Potential Effects of California's Anti-Dredging Legislation (Part 2)
If you read my first post on the anti-dredging legislation recently passed in California (Senate Bill 670) you have already received an earful regarding my personal views of this entire travesty. Again, I really do try to refrain from political or social posturing in "Bedrock Dreams" and just try to provide you with solid and timely information regarding the ins and outs of recreational and small-scale placer gold mining.
However, there are those times when I feel I must speak my mind and come at you straight from the heart. This has been one of those occasions. Anytime our freedom as individuals or as gold miners is threatened by the agenda-driven special interest groups out there and the spineless politicians who toady to them, I make no apologies to anyone, anywhere, anytime for what I say or do.
In Part 1 of this series of posts I touched on a couple of potential effects of the passage of California Senate Bill 670. Here are a few others that have come to mind:
Although placer gold claims in the West were already hot items due to the extremely high spot price of gold over the past year or so, I suspect many more California placer claims will be on the market soon unless I miss my bet. Why? Simple my friends.
Those placer miners like myself, Steve Hagar, Dave McCracken of the New 49ers (who worked tirelessly in the fight against Bill 670), and countless others over the years who have worked California river or stream claims already know that suction dredging is the single most efficient way of getting the gold in a wet gold-bearing environment. This is a simple statement of fact, not personal opinion or prejudice.
Some Dredgers Will "Throw in the Towel"
Of course placer gold can be recovered in other ways using other equipment. But if you have ever used a gold pan (not a piece of mining equipment by the way), rocker box, sluice box, highbanker, etc., you know that only certain areas of a river can be reached and worked, and rest assured that work will involve some intense labor for typically small returns.
So what does this have to do with gold claims in California? I suspect that many, if not most, serious dredgers (those making a living from mining or subsidizing their incomes) working California streams will just throw in the towel and either sell or lease their claims. They know only too well the year is 2009 and not 1849, and without suction dredging their potential for getting the gold has just been reduced in fairly drastic fashion.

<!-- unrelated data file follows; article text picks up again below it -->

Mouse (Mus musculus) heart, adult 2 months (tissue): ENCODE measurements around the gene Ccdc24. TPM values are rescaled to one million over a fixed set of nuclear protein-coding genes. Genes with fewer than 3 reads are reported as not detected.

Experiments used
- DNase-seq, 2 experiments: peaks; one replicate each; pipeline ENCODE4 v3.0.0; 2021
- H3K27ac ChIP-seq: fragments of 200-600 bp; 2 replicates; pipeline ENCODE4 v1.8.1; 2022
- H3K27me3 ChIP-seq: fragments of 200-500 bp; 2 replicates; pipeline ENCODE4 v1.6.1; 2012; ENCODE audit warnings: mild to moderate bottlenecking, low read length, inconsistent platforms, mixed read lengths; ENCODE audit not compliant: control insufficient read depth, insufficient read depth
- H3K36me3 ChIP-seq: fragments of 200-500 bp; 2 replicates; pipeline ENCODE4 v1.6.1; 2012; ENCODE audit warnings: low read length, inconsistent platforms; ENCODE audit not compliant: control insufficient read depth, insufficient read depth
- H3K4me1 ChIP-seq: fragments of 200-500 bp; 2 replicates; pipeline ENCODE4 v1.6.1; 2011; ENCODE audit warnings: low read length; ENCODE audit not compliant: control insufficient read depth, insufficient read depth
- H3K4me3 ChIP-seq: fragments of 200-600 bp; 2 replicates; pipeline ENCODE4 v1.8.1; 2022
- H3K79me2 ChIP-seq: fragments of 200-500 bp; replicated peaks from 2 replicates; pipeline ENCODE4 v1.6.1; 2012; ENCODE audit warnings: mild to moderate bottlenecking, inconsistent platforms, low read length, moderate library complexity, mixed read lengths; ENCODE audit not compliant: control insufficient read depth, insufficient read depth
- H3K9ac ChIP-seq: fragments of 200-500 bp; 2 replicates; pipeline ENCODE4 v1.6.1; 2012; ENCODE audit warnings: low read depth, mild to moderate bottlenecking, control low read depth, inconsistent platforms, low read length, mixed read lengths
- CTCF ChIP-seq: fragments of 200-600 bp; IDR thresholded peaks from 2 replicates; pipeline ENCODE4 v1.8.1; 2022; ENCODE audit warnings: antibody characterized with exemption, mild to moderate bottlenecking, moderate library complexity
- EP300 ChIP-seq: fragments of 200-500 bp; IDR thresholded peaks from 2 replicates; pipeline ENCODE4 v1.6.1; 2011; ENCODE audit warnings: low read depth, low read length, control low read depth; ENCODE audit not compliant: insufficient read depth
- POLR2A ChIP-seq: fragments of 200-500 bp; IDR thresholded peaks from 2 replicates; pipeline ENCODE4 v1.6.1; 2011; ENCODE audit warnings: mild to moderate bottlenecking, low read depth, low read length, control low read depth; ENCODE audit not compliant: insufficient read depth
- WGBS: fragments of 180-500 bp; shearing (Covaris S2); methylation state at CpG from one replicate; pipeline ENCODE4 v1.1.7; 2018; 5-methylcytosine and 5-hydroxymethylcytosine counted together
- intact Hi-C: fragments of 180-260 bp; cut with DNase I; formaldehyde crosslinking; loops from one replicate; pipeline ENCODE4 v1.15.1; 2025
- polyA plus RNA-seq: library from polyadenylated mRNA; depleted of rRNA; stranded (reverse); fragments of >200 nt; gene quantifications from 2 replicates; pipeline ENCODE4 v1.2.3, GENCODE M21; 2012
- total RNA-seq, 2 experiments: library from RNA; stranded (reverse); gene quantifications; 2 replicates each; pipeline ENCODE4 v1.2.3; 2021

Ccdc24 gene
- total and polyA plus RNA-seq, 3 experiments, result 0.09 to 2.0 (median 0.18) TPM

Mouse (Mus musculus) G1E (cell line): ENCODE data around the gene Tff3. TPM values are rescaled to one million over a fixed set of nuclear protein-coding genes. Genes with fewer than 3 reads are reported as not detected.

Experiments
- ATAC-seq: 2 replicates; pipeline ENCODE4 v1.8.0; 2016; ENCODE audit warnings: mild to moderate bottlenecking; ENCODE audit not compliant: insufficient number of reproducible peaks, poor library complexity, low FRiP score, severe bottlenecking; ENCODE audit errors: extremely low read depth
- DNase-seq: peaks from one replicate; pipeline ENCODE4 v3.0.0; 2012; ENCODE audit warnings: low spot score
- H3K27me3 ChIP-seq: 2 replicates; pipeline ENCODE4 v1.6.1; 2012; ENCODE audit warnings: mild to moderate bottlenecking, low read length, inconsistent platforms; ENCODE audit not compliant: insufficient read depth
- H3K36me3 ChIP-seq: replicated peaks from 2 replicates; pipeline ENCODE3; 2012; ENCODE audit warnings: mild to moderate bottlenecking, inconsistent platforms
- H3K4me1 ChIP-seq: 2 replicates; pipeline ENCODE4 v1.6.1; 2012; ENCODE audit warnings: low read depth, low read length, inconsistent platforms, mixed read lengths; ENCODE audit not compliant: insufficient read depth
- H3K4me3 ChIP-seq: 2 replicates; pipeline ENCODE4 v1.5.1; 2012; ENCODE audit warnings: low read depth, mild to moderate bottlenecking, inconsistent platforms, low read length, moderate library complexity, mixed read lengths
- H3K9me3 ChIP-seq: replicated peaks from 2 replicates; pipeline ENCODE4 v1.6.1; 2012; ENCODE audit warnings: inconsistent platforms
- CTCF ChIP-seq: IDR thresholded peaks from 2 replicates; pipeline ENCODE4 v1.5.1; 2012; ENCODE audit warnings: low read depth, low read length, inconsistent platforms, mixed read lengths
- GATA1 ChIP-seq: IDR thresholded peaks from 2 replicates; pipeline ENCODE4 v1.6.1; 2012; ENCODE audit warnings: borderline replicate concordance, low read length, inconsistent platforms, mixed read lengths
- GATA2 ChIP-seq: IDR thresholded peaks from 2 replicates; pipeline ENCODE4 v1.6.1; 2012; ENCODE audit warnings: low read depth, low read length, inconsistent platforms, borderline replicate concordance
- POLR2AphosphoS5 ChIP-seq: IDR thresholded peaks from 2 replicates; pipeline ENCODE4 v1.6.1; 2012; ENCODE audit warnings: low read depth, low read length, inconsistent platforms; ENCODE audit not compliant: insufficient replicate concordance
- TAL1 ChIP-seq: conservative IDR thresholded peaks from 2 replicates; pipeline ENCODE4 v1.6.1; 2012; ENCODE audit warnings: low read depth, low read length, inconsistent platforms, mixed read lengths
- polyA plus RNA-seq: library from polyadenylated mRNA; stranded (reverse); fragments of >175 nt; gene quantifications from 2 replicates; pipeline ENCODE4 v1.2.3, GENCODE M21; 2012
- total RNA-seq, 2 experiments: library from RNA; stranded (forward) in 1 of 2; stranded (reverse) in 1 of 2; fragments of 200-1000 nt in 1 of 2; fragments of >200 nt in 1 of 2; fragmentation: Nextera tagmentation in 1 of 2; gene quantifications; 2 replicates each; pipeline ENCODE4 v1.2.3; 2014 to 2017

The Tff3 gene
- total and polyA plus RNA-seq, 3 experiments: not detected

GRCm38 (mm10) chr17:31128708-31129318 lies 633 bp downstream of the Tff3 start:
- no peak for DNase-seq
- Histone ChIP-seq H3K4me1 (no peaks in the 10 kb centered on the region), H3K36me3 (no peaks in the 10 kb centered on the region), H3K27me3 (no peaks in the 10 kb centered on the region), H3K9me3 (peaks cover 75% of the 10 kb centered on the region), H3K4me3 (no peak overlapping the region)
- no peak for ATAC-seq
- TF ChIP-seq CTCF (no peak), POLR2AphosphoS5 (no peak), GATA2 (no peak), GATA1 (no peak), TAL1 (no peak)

Claim Prices Down?
If what I believe is true, then the logical question to follow is "will the prices of river or stream claims in California come down?" They may, but don't expect bargain basement prices if they do.
Claims are like any other commodity to a certain degree and their prices reflect not only supply and demand, but their asking prices are closely linked to the spot price of gold. And it's no secret to one and all that gold is wayyyyyyyyyyyyy the hell up there these days.
Beware the Hucksters, "Dream Merchants," and Claim Scammers
I just read an interesting article today online about how many Americans who are out of work are trying to eke out a living in the California gold fields, especially the Motherlode region. I wish these folks well but most are not finding or recovering much gold. Surprise, suprise.
This new "gold rush" is full of hucksters and "dream merchants" (just like the Days of '49 don't ya know?) and many of these poor souls have been sold a bill of goods by unscrupulous equipment dealers and mining clubs (yes, there are a few of both out there), not to mention my old arch enemies, claim scammers.
So listen to the voice of experience: beware the hucksters, "dream merchants," and claim scammers.
Some Dealers Will be Hurt
Remember, most mining and prospecting shop owners and dealers are decent folks just trying to make an honest living from something they love, gold mining. I know far too many of these good people to claim a few bad apples are the norm rather than the exception.
This said, I believe one detrimental effect of the anti-dredging legislation in California will be reduced business for many of these suppliers and retail shops in the once Golden State (this was brought to my attention first by miner Steve Hagar...and he's correct). Sure, they can still sell quite a few smaller ticket mining items (gold pans, books, sluices, etc.) but with suction dredges out of the picture they have lost their ability to make a reasonable profit from higher ticket items like dredges and dredge parts.
They can thank their gutless, avaricious politicians as well as the other "usual suspects" I mentioned in Part 1 of this series of posts.
I am loathe to say it but I will anyway. I am ashamed of what "they've" done to my home state (and not just in the realm of small-scale mining). Totally ashamed.
So it goes. So it goes...
P&S Fishing Tackle
If you liked this post, you may want to read: "Potential Effects of California's Anti-Dredging Legislation (Part 1)"
(c) J.R. 2009
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